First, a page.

Abstract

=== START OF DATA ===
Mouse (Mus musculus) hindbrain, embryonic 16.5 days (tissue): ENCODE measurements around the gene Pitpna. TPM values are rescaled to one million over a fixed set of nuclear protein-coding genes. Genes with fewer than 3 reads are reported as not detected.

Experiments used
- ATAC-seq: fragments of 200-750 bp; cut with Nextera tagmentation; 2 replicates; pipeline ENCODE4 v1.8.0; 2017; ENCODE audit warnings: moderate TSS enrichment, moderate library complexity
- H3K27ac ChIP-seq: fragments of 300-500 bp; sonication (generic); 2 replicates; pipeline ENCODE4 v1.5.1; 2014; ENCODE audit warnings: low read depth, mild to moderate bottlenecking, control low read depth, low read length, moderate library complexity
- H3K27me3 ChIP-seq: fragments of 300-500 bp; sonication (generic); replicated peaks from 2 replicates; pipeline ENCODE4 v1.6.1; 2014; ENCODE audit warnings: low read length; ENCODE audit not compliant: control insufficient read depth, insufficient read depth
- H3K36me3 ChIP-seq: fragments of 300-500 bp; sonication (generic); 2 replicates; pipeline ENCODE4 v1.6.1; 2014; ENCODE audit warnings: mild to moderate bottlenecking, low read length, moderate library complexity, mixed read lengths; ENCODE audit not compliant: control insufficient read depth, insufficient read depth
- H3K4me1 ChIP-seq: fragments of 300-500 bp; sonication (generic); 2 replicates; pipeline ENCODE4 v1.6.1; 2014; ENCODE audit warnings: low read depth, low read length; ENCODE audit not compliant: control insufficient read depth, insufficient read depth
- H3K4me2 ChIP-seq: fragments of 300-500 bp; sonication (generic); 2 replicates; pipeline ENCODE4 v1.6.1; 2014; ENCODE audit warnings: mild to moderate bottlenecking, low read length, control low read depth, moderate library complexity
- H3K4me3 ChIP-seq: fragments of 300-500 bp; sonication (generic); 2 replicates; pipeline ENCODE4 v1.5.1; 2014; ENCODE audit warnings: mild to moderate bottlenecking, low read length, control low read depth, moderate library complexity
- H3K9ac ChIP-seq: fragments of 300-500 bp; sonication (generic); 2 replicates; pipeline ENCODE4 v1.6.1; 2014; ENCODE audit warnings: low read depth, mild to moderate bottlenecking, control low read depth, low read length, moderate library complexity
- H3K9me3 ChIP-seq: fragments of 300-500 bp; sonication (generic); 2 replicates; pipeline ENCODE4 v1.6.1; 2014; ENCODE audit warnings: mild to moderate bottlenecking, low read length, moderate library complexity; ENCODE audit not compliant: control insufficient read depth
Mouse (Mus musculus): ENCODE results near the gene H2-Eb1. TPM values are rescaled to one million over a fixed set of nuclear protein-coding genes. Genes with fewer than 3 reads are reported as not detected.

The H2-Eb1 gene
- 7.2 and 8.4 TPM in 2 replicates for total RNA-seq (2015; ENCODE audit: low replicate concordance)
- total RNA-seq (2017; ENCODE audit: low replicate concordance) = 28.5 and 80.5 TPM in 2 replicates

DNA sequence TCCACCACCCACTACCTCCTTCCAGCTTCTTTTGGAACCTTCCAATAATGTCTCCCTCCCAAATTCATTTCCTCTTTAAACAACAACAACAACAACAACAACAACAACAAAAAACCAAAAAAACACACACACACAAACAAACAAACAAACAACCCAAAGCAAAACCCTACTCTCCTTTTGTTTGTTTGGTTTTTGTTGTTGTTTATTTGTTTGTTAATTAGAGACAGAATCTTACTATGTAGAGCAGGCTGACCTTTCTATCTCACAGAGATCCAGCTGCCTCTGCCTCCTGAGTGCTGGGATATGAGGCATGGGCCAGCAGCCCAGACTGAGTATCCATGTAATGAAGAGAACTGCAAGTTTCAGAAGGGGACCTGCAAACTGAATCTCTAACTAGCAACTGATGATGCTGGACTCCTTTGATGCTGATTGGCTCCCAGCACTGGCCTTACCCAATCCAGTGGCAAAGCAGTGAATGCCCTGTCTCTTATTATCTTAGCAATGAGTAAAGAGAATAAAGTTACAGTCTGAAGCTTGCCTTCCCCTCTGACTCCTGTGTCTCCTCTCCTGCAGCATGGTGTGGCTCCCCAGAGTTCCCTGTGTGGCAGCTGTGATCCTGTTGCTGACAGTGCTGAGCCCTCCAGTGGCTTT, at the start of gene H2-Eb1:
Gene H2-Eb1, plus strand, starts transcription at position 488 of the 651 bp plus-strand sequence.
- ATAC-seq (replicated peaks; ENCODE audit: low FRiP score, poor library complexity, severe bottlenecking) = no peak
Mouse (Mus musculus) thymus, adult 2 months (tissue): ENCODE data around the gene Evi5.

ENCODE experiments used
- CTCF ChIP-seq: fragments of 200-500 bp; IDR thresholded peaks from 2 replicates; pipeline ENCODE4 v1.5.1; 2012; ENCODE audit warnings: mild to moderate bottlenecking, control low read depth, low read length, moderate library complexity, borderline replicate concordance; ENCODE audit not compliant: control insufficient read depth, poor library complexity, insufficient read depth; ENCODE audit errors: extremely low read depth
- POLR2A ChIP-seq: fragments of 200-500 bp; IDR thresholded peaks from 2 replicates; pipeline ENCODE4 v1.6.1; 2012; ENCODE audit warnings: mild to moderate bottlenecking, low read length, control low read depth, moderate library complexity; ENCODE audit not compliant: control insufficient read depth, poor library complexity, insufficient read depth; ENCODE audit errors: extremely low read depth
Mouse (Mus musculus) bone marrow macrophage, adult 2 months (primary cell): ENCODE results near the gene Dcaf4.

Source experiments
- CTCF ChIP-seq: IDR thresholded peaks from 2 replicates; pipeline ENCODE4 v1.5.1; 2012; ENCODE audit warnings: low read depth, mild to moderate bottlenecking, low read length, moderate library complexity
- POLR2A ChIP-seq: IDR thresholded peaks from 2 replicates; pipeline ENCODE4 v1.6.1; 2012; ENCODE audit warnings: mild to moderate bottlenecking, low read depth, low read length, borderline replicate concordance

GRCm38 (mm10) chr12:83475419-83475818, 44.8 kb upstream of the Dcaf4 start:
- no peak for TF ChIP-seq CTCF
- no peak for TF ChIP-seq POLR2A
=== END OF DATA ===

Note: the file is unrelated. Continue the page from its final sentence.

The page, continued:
Via mental simulation, imagined events faithfully reproduce the neural and behavioral activities that accompany their actual occurrence. However, little is known about how fundamental characteristics of mental imagery—notably perspectives of self—shape neurocognitive processes. To address this issue, we used fMRI to explore the impact that vantage point exerts on the neural and behavioral correlates of imaginary sensory experiences (i.e., pain). Participants imagined painful scenarios from three distinct visual perspectives: first-person self (1PS), third-person self (3PS), and third-person other (3PO). Corroborating increased ratings of pain and embodiment, 1PS (cf. 3PS) simulations elicited greater activity in the right anterior insula, a brain area that supports interoceptive and emotional awareness. Additionally, 1PS simulations evoked greater activity in brain areas associated with visual imagery and the sense of body ownership. Interestingly, no differences were observed between 3PS and 3PO imagery. Taken together, these findings reveal the neural and behavioral correlates of visual perspective during mental simulation.

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